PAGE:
Q: Should I use my 401(k) for a down payment on a house?
A: Let’s start with the obvious. It’s rarely a good idea to borrow from your retirement plan.
One major drawback is that you'll give up the returns that the money could have earned during the years you’re repaying the loan. Your home isn't likely to give you the same investment return, and it's difficult to tap real estate for income in retirement. There's also a risk that you’ll lose your job, which would require you to pay back the loan, typically within 60 days, though home loans may have a longer repayment period.
Still, 401(k) borrowing has undeniable advantages. For starters, “they’re easy loans to get,” says Atlanta financial planner Lee Baker. You don't have to meet financial qualifications to borrow, and you can get the money quickly. Interest rates for these loans are generally low—typically a percentage point or so above prime, which was recently 3.25%. Another big plus is that you pay yourself back, since the rules generally require you to fully repay within five years; 10 years if you buy a house. (Otherwise, the amount will be taxable, plus you will pay a penalty if you're under 59 1/2.) So you eventually do replace the money with interest. Be aware, most plans limit your borrowing to $50,000 or 50% of your account balance, whichever is less.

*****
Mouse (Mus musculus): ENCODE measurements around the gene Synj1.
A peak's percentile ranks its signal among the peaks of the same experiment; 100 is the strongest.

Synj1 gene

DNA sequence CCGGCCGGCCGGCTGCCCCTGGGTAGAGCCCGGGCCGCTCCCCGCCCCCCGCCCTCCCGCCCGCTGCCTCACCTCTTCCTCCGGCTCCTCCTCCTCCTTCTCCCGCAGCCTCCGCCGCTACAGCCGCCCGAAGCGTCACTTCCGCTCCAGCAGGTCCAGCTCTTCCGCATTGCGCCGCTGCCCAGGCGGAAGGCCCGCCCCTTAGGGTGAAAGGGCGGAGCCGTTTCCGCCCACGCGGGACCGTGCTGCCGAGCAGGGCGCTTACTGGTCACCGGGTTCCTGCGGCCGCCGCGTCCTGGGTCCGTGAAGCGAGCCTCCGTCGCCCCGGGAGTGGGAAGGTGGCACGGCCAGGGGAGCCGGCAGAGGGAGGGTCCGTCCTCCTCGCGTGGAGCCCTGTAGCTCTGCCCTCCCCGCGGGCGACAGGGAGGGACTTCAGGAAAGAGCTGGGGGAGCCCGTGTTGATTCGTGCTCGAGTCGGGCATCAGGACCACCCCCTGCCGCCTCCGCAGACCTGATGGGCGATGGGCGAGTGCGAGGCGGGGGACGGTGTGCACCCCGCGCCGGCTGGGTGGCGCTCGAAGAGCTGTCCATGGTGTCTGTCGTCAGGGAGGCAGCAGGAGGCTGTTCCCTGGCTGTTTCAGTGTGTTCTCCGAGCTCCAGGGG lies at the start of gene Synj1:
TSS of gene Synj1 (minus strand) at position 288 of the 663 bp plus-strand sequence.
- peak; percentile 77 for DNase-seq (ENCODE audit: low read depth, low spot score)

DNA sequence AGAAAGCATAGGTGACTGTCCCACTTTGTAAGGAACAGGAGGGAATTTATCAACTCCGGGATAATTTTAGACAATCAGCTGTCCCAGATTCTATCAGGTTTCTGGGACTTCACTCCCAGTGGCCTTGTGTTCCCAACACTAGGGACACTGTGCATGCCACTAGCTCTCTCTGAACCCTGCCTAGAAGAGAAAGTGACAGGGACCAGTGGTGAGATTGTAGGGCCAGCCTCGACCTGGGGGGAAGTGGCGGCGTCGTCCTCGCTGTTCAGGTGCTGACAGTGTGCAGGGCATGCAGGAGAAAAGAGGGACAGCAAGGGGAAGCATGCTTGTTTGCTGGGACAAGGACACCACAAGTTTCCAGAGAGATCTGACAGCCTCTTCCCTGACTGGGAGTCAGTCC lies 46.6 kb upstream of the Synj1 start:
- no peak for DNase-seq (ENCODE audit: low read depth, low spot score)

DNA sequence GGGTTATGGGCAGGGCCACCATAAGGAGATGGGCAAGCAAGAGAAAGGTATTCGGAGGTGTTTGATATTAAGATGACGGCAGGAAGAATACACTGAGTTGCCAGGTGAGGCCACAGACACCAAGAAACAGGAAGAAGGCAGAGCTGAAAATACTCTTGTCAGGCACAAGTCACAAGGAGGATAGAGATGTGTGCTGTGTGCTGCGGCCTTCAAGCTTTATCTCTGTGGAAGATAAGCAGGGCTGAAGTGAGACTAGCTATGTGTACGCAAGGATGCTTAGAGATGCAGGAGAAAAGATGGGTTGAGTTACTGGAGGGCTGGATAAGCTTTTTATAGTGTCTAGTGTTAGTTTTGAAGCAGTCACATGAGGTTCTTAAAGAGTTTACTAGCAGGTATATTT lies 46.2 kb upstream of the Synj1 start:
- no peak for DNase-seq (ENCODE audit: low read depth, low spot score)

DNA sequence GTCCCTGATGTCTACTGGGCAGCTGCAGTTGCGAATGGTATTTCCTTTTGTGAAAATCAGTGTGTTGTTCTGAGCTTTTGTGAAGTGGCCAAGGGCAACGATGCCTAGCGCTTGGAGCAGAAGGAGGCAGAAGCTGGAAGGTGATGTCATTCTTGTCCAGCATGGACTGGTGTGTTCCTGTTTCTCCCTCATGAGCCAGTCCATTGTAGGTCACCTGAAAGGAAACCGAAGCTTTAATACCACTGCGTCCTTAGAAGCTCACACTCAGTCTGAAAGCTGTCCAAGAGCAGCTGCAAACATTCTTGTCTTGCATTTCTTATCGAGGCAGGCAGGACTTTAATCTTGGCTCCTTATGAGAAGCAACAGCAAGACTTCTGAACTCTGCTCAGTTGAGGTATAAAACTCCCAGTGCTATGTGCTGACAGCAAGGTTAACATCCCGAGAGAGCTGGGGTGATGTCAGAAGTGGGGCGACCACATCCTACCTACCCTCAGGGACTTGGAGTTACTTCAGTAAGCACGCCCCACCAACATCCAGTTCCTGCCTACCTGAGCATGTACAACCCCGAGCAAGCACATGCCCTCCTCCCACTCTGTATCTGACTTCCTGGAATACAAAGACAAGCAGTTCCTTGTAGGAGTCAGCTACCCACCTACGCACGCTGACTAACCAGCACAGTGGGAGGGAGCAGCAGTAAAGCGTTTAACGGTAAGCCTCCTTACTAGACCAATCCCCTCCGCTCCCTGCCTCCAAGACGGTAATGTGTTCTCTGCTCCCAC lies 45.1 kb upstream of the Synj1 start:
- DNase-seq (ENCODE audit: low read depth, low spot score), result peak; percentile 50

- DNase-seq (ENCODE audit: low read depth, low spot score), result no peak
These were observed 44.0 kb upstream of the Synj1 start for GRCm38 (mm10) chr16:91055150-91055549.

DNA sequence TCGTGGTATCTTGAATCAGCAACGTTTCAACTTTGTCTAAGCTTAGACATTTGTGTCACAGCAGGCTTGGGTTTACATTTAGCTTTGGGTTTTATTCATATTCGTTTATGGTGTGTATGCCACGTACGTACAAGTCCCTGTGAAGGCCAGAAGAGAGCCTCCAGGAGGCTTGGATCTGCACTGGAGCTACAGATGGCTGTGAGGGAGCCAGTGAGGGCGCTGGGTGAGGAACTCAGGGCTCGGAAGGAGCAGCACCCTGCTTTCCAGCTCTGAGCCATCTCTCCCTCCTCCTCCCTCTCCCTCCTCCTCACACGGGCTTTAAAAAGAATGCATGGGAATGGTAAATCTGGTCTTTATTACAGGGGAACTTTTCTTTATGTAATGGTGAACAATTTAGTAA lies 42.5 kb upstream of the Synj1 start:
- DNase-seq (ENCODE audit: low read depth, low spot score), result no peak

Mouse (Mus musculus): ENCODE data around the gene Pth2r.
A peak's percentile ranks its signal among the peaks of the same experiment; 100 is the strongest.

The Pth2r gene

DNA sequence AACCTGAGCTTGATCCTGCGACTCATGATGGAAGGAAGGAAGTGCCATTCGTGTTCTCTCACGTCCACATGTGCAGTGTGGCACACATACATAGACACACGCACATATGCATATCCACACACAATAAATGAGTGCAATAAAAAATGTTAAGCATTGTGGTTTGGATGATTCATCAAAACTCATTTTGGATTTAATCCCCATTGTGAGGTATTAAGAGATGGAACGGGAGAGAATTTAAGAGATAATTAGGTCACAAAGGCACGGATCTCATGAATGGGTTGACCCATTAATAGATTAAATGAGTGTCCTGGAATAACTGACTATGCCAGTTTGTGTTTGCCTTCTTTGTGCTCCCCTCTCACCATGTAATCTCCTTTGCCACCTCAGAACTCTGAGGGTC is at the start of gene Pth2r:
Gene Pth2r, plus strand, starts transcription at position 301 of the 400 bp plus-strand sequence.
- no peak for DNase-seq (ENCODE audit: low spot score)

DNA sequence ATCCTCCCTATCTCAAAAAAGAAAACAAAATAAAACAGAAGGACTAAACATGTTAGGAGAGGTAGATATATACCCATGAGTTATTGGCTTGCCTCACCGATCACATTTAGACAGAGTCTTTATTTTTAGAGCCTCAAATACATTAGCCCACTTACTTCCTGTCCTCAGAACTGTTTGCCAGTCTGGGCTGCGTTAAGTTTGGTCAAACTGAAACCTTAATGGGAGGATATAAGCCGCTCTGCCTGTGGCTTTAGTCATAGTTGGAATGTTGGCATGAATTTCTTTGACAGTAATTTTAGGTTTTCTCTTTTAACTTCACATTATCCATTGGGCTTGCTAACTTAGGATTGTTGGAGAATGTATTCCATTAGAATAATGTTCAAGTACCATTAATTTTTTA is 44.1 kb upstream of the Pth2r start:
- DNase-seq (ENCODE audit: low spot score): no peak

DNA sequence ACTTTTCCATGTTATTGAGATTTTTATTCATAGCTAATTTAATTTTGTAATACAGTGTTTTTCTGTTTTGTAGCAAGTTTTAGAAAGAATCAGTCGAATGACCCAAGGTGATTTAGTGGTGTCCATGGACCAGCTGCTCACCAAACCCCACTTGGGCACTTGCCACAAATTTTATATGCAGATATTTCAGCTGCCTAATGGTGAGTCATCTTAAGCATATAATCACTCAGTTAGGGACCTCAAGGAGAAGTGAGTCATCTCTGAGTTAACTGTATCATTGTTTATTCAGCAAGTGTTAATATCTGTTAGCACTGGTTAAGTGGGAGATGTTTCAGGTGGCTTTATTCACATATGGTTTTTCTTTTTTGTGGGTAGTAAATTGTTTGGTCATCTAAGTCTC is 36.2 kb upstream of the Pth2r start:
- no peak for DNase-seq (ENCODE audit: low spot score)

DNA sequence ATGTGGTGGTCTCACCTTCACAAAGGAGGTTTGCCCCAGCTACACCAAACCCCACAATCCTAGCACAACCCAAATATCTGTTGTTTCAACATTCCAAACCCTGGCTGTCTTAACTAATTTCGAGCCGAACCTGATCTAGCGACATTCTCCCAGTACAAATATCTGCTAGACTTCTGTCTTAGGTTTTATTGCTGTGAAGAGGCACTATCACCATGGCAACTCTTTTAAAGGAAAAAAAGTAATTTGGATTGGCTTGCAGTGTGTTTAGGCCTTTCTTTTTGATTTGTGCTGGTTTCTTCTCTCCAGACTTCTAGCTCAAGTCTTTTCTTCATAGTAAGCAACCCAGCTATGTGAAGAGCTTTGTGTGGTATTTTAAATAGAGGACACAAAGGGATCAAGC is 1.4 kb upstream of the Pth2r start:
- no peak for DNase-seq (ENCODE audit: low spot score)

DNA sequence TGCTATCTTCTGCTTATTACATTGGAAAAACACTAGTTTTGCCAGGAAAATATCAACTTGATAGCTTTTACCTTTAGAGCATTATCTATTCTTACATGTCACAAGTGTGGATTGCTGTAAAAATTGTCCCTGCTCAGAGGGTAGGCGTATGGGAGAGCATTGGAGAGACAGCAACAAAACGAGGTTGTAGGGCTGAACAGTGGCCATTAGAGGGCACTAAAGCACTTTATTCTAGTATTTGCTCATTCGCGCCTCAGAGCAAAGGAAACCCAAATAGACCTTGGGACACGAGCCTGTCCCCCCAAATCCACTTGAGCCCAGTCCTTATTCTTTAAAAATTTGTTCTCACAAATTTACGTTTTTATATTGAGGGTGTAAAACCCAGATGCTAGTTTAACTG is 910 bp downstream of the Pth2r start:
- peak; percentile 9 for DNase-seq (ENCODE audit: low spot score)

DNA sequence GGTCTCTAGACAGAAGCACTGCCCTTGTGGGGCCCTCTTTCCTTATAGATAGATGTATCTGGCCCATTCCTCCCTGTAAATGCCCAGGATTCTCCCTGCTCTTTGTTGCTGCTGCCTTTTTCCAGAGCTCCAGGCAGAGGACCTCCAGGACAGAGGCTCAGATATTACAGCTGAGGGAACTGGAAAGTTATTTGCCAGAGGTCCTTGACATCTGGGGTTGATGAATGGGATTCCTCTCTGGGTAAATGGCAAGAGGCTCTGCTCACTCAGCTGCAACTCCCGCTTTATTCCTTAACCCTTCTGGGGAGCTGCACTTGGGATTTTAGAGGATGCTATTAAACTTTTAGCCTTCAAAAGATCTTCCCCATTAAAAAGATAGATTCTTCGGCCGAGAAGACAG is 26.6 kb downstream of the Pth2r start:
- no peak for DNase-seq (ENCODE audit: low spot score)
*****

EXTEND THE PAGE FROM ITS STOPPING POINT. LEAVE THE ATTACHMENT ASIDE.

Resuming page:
Given how easy it is to get a 401(k) loan, it's no wonder many workers tap their plans for home buying, especially Millennials. About 10% of home buyers borrow from their 401(k) and another 4% use funds from IRAs, according to the National Association of Realtors. And overall some 17% of Millennials report borrowing from their company plan, according to a 2014 Ameriprise study, Financial Tradeoffs. “It is where they have accumulated most of their savings,” says Baker.
All that said, when it comes to buying a home, a 401(k) loan can make sense. If you can put together enough cash for a 20% down payment, you may able to avoid avoid mortgage insurance, which can your lower monthly bill. And with interest rates still low, having a down payment now can enable you lock in a good rate compared with waiting till you have more money when mortgage rates may be higher.
If you go this route, though, take a close look at your financial resources both inside and outside your plan. Will you have to tap all your savings, leaving you vulnerable if you have a financial emergency? Do you have enough cash flow to meet your monthly payment and pay the loan? Is your job relatively secure or do you have to worry about a layoff that will trigger the automatic repayment provision?
And if you borrow, don't forget to keep saving. A common mistake people make is halting regular contributions during the pay back period, which puts you further behind your retirement goals. At the very least, says Baker, contribute enough to get your employer match.
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